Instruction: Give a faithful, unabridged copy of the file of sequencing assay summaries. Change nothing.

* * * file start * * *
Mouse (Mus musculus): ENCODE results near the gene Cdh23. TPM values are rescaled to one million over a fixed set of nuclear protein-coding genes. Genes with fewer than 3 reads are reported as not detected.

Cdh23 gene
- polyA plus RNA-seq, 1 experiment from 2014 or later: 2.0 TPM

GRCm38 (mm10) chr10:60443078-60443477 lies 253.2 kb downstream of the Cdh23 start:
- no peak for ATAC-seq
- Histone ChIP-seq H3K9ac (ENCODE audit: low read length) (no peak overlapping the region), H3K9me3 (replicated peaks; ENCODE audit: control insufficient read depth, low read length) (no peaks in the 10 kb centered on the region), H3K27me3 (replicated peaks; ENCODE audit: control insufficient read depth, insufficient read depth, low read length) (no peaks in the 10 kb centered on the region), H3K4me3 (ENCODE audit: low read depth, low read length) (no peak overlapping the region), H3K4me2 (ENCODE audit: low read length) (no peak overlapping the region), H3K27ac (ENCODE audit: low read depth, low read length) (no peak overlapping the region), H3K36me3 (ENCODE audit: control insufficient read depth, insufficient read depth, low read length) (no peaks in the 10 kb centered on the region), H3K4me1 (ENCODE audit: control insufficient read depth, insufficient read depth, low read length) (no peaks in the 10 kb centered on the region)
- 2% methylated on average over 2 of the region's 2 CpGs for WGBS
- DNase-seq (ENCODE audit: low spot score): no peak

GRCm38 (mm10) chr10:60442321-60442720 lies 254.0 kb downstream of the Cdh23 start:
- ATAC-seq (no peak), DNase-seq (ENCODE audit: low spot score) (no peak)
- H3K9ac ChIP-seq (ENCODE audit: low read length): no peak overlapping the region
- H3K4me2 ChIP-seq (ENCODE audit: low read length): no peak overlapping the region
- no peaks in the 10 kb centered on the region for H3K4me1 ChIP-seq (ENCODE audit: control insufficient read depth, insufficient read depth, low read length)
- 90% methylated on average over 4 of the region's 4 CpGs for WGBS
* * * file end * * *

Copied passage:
Mouse (Mus musculus): ENCODE results near the gene Cdh23. TPM values are rescaled to one million over a fixed set of nuclear protein-coding genes. Genes with fewer than 3 reads are reported as not detected.

Cdh23 gene
- polyA plus RNA-seq, 1 experiment from 2014 or later: 2.0 TPM

GRCm38 (mm10) chr10:60443078-60443477 lies 253.2 kb downstream of the Cdh23 start:
- no peak for ATAC-seq
- Histone ChIP-seq H3K9ac (ENCODE audit: low read length) (no peak overlapping the region), H3K9me3 (replicated peaks; ENCODE audit: control insufficient read depth, low read length) (no peaks in the 10 kb centered on the region), H3K27me3 (replicated peaks; ENCODE audit: control insufficient read depth, insufficient read depth, low read length) (no peaks in the 10 kb centered on the region), H3K4me3 (ENCODE audit: low read depth, low read length) (no peak overlapping the region), H3K4me2 (ENCODE audit: low read length) (no peak overlapping the region), H3K27ac (ENCODE audit: low read depth, low read length) (no peak overlapping the region), H3K36me3 (ENCODE audit: control insufficient read depth, insufficient read depth, low read length) (no peaks in the 10 kb centered on the region), H3K4me1 (ENCODE audit: control insufficient read depth, insufficient read depth, low read length) (no peaks in the 10 kb centered on the region)
- 2% methylated on average over 2 of the region's 2 CpGs for WGBS
- DNase-seq (ENCODE audit: low spot score): no peak

GRCm38 (mm10) chr10:60442321-60442720 lies 254.0 kb downstream of the Cdh23 start:
- ATAC-seq (no peak), DNase-seq (ENCODE audit: low spot score) (no peak)
- H3K9ac ChIP-seq (ENCODE audit: low read length): no peak overlapping the region
- H3K4me2 ChIP-seq (ENCODE audit: low read length): no peak overlapping the region
- no peaks in the 10 kb centered on the region for H3K4me1 ChIP-seq (ENCODE audit: control insufficient read depth, insufficient read depth, low read length)
- 90% methylated on average over 4 of the region's 4 CpGs for WGBS